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CERVICAL CANCER

How much do you know about Cervical Cancer?



Cervical cancer ranks as the third leading cause of female cancer deaths among women in Malaysia.

Most of the cervical cancer cases are caused by Human Papillomavirus (HPV) infection.

A research conducted by University Sains Malaysia showed that the majority of women in Malaysia still have poor knowledge about HPV and cervical cancer, similar to other countries.


In Malaysia, Cervical cancer ranks as the third leading cause of female cancer among women in which about 1,682 new cervical cases are diagnosed and about 944 deaths occur annually in 2018 (Bruni et al. 2019).



Cervical-cancer-symptoms-diagnosis-prevention

Cervical cancer starts in a woman’s cervix. It occurs due to the cells of the cervix growing abnormally.

This will invade other tissues around the cervix and organs such as the liver or lungs. The risk of developing abnormal cells is associated with infection of human papillomavirus (HPV). The early symptoms of cervical cancer are abnormal menstruation, irregular menstruation, heavy menstruation, weight loss, pelvic pain, and vaginal discomfort.


What is HPV?


HPV is a group of viruses that cause cervical cancer. HPV is spread through sexual contact. There is evidence that HPV is a factor for cancer anus, vulva, vagina and penis. HPV types 16 and 18 are responsible for about 70% of all cervical cancer cases worldwide (Muñoz et al. 2004). Pap smear test is used for early detection of cervical cancer before the development of HPV vaccine in Malaysia. Cervical cancer caused by high-risk oncogenic HPV types 16 and 18 can be prevented by HPV vaccine.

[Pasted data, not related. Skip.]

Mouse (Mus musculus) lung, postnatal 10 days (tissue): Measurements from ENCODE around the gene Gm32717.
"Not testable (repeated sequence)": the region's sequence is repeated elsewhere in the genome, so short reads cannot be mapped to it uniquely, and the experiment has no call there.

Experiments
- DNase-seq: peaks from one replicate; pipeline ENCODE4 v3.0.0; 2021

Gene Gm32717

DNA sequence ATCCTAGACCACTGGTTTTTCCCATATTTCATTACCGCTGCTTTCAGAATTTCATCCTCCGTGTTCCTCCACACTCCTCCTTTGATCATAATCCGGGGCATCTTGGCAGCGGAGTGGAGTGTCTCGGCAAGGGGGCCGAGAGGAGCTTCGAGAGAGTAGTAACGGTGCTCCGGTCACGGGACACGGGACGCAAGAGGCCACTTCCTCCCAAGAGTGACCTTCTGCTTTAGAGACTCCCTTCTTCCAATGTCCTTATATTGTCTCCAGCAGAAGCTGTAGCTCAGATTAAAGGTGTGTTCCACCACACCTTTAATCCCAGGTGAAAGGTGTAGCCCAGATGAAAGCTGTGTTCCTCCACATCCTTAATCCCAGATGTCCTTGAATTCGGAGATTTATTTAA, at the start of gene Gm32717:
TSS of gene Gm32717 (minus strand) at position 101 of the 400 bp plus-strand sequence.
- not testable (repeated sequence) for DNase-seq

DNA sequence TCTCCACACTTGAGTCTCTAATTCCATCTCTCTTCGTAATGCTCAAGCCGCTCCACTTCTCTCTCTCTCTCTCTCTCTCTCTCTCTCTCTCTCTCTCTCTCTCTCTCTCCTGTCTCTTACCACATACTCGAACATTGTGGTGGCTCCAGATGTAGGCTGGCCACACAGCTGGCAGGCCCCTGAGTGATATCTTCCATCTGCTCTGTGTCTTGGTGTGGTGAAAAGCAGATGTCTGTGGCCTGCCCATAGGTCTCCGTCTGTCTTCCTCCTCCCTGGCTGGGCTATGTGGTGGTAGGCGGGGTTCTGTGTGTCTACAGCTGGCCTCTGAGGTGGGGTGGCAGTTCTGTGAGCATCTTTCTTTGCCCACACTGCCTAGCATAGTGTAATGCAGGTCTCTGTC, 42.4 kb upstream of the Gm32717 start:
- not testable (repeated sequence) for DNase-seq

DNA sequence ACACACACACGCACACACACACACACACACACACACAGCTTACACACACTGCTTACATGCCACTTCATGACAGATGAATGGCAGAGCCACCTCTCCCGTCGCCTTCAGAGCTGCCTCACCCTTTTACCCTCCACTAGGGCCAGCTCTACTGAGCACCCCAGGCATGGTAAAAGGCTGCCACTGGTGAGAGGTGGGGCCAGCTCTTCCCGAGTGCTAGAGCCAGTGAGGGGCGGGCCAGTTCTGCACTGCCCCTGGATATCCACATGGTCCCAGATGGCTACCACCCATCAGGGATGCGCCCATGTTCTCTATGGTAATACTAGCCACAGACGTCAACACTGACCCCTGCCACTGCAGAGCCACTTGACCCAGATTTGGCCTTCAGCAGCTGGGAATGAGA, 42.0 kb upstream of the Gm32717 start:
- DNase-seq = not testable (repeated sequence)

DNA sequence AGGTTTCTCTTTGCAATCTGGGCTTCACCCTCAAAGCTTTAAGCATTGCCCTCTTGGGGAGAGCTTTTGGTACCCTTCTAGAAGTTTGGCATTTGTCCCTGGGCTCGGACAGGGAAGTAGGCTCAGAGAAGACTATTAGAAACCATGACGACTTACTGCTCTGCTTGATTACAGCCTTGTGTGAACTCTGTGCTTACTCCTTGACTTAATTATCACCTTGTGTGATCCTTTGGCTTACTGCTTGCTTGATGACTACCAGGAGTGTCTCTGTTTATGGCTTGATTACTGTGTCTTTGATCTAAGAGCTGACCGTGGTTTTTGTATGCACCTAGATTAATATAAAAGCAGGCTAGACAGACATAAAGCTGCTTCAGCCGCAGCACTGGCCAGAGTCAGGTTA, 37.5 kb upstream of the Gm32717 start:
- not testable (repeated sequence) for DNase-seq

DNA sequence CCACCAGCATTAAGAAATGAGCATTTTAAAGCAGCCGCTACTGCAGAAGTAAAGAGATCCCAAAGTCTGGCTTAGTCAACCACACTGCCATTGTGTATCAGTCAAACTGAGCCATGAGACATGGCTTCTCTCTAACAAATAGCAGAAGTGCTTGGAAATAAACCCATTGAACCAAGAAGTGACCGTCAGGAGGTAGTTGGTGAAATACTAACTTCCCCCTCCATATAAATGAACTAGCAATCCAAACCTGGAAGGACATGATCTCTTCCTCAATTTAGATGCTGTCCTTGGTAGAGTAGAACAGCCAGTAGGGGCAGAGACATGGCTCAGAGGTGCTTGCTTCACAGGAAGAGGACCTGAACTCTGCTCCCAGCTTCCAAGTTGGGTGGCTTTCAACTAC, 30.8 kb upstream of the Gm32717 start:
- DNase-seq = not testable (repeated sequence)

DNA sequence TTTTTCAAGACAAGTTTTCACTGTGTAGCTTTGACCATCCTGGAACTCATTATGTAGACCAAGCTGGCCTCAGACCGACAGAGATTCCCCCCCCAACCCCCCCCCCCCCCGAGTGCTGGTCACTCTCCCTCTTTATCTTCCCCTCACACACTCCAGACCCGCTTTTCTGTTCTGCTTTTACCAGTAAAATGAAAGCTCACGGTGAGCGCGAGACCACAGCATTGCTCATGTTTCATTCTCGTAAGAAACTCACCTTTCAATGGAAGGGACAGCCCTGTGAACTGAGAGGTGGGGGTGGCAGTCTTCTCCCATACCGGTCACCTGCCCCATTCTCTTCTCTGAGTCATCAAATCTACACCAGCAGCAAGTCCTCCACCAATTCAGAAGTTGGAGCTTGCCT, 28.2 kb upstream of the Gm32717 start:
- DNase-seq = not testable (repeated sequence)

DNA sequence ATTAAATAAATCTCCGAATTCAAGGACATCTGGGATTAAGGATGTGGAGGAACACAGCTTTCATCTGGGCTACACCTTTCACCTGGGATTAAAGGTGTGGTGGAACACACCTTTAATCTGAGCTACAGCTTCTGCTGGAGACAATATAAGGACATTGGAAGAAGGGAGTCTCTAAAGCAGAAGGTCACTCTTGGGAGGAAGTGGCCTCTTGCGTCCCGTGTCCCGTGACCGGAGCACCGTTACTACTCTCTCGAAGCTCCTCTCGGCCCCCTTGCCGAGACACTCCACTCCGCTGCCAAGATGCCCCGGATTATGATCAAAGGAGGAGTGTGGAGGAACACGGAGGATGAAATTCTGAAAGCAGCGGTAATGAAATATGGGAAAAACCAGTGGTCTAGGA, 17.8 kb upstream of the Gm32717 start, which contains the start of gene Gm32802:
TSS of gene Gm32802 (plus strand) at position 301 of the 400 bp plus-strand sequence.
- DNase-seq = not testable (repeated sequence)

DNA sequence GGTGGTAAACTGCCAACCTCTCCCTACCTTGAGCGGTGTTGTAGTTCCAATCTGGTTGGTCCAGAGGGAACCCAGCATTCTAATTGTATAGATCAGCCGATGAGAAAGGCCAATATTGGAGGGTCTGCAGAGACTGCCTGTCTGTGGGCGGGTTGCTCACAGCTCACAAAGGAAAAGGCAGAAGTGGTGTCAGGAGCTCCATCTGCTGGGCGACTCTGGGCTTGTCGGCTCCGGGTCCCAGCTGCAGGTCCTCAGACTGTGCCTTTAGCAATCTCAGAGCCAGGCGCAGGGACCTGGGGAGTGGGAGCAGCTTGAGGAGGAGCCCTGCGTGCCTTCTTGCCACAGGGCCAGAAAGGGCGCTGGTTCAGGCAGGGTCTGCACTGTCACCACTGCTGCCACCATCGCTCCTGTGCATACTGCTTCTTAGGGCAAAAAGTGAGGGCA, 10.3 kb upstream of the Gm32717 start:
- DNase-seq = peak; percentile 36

Cervical cancer screening program in Malaysia had failed to accomplish its target of three yearly screening of 40% of women aged 20-65. The performance of the screening program is poor and it caused considerable frustration within the Ministry of Health (Othman 2003).


Symptoms of Cervical cancer


Precancerous changes in cervical cells rarely cause symptoms. The only way to know if there are abnormal cells that may develop into cancer is to have a cervical screening test. If early cell changes develop into cervical cancer, the most common signs include:

  • vaginal bleeding between periods

  • menstrual bleeding that is longer or heavier than usual

  • pain during intercourse

  • bleeding after intercourse

  • pelvic pain

  • a change in your vaginal discharge such as more discharge or it may have a strong or unusual colour or smell

  • vaginal bleeding after menopause.

These symptoms can be caused by other conditions but if you are worried or symptoms persist, contact your doctor. This is important for anyone with a cervix, whether you are straight, lesbian, gay, bisexual or transgender.



Diagnosing Cervical Cancer


The early detection of cervical cancer is crucial for effective treatment and improved outcomes. Some recommended screening tests include:

  1. Pap test (Pap smear): A test that collects cells from the cervix to look for abnormal changes that may be indicative of cervical cancer.

  2. Human papillomavirus (HPV) test: A test that detects the presence of the virus that causes most cases of cervical cancer.

It is recommended for women to get regular Pap and/or HPV tests starting at age 21, or earlier if they have certain risk factors. Additionally, getting vaccinated against HPV can reduce the risk of developing cervical cancer. Women should talk to their healthcare provider about the best screening plan for them.


References:

  1. Human Papillomavirus and Related Diseases in the World: read more

  2. Against which human papillomavirus types shall we vaccinate and screen? : Read More

  3. Othman, N.H. 2003. Cancer of the cervix - from bleak past to bright future; A review, with an emphasis on cancer of the cervix in Malaysia: Read More

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